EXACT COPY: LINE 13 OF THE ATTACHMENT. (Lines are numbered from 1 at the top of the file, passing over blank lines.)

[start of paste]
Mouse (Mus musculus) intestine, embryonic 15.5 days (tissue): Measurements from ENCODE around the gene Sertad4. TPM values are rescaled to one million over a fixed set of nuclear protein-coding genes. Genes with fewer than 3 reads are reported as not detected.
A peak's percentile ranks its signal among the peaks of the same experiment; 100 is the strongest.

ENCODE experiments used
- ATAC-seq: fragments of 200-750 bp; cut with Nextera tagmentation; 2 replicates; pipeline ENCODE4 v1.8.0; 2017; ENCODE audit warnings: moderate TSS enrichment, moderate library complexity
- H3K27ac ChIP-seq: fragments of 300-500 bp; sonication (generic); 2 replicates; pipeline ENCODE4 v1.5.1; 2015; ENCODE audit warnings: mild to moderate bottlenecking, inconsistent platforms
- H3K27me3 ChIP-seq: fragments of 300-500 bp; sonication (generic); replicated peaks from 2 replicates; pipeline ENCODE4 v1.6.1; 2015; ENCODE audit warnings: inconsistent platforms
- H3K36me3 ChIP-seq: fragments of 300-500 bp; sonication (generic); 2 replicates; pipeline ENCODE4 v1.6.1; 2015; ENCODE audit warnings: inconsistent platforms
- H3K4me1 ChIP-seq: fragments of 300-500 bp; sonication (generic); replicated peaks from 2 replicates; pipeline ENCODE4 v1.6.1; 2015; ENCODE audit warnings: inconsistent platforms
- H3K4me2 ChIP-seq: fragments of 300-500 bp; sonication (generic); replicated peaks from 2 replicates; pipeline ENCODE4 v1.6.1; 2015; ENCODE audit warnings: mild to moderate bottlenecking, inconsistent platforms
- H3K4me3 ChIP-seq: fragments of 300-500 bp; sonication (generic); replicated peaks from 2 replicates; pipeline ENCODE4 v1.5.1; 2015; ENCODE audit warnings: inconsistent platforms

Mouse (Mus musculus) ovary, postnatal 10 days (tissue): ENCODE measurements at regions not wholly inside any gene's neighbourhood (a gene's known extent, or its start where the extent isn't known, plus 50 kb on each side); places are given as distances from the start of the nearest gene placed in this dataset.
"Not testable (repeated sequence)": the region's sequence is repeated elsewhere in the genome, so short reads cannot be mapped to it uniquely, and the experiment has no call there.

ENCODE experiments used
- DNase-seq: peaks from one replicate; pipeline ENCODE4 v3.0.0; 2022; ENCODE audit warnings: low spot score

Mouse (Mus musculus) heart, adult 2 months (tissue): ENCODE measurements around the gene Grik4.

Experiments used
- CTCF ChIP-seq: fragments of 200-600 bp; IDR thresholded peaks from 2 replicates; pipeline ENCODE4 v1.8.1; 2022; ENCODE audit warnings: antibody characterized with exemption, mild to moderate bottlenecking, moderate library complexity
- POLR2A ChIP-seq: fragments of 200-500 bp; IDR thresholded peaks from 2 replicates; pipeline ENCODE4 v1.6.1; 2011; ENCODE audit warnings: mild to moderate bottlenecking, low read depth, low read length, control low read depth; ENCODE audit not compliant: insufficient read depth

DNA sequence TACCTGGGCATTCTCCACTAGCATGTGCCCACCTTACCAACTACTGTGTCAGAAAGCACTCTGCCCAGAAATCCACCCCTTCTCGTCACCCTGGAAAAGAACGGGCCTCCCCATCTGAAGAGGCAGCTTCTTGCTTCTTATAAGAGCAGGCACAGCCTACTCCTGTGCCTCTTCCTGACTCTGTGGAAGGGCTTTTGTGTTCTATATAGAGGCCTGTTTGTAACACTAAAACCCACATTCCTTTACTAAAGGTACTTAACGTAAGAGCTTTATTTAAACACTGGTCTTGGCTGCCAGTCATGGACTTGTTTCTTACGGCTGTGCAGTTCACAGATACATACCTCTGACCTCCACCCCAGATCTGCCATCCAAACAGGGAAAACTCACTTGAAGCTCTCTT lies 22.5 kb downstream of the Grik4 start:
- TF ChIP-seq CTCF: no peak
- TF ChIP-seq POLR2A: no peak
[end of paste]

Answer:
ENCODE experiments used